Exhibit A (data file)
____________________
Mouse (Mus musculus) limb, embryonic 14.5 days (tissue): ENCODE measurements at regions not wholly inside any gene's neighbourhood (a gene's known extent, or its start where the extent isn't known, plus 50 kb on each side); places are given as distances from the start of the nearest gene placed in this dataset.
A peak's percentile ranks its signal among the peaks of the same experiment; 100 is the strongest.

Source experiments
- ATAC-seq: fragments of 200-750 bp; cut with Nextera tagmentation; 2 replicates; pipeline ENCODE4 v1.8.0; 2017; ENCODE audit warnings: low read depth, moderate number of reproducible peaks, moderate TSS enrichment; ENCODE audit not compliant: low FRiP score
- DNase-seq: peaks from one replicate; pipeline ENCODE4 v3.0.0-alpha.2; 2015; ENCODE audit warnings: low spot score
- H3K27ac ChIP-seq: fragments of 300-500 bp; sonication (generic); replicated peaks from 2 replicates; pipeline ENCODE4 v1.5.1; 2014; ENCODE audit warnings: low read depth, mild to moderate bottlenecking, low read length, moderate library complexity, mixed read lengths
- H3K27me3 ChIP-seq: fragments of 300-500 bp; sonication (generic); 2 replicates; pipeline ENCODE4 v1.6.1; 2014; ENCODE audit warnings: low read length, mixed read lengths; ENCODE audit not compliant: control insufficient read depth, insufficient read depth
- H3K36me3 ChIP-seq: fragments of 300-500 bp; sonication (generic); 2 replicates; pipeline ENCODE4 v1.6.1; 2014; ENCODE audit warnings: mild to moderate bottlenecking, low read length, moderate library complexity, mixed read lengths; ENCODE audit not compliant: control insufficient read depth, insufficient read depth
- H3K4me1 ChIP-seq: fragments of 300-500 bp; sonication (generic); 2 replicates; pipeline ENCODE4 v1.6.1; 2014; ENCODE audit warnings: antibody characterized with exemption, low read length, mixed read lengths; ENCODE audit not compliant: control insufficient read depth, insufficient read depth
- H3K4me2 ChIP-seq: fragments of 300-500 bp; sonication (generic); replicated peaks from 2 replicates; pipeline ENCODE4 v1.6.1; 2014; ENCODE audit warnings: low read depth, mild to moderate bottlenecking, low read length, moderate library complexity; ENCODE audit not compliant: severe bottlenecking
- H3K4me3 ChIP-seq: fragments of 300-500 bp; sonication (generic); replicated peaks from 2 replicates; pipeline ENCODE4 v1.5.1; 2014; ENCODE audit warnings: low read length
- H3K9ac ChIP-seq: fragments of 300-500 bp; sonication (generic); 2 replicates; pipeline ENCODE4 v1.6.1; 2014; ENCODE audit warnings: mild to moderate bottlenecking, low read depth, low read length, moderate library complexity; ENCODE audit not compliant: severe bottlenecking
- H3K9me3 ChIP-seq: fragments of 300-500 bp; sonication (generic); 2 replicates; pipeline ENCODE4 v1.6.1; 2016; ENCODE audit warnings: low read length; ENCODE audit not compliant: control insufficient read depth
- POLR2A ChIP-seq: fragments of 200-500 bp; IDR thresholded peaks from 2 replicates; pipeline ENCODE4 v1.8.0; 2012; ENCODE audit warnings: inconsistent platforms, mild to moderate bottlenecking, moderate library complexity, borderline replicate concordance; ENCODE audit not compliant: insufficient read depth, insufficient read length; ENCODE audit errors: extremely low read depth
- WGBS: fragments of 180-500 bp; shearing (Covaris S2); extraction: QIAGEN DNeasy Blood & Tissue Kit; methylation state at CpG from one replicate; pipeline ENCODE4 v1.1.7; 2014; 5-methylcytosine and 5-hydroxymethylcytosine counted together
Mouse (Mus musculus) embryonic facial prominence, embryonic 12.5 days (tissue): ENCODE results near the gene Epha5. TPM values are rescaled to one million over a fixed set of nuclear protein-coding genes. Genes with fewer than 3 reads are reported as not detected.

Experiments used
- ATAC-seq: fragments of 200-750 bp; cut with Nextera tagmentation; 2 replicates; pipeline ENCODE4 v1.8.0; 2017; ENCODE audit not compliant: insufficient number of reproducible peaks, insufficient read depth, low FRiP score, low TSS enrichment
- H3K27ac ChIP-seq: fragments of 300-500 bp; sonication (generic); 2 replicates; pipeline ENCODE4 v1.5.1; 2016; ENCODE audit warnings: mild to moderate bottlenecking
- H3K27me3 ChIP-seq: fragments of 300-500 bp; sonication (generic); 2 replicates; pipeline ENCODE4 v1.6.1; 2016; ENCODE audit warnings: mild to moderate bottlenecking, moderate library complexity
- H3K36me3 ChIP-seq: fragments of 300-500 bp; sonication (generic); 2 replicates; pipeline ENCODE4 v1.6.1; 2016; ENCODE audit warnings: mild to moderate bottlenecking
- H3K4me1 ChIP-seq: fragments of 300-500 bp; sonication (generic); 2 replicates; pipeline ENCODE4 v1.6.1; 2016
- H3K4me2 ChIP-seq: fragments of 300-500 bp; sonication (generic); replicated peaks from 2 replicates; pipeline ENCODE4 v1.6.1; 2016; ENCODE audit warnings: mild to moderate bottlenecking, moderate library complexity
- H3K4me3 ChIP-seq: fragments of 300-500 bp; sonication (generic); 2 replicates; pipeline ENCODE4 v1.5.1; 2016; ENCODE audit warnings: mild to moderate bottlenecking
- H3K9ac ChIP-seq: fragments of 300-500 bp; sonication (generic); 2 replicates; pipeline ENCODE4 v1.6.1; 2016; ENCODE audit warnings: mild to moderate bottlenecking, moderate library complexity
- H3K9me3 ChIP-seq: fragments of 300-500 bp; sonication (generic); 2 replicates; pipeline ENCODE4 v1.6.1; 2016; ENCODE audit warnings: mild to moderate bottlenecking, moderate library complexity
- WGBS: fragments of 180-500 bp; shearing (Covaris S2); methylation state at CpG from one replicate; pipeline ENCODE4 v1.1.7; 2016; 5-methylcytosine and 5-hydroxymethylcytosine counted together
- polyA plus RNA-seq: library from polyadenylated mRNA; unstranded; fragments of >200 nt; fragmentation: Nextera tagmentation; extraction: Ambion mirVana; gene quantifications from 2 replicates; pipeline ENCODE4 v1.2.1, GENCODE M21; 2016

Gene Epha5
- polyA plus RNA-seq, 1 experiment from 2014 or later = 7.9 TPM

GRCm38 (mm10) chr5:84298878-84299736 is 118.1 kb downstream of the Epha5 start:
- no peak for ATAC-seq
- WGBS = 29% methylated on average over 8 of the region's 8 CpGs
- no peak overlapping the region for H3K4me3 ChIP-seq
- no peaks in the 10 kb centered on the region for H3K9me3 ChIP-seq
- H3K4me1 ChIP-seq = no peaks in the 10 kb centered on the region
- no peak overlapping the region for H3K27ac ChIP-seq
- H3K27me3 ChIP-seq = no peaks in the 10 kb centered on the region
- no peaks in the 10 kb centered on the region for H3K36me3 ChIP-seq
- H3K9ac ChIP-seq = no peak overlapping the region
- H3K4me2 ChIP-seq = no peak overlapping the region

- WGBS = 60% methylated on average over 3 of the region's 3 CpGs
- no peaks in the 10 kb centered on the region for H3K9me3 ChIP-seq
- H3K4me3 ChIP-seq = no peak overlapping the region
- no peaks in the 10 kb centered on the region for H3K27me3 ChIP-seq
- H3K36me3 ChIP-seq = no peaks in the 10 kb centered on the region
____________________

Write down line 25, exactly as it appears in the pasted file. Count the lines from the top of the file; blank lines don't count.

- H3K9ac ChIP-seq: fragments of 300-500 bp; sonication (generic); 2 replicates; pipeline ENCODE4 v1.6.1; 2016; ENCODE audit warnings: mild to moderate bottlenecking, moderate library complexity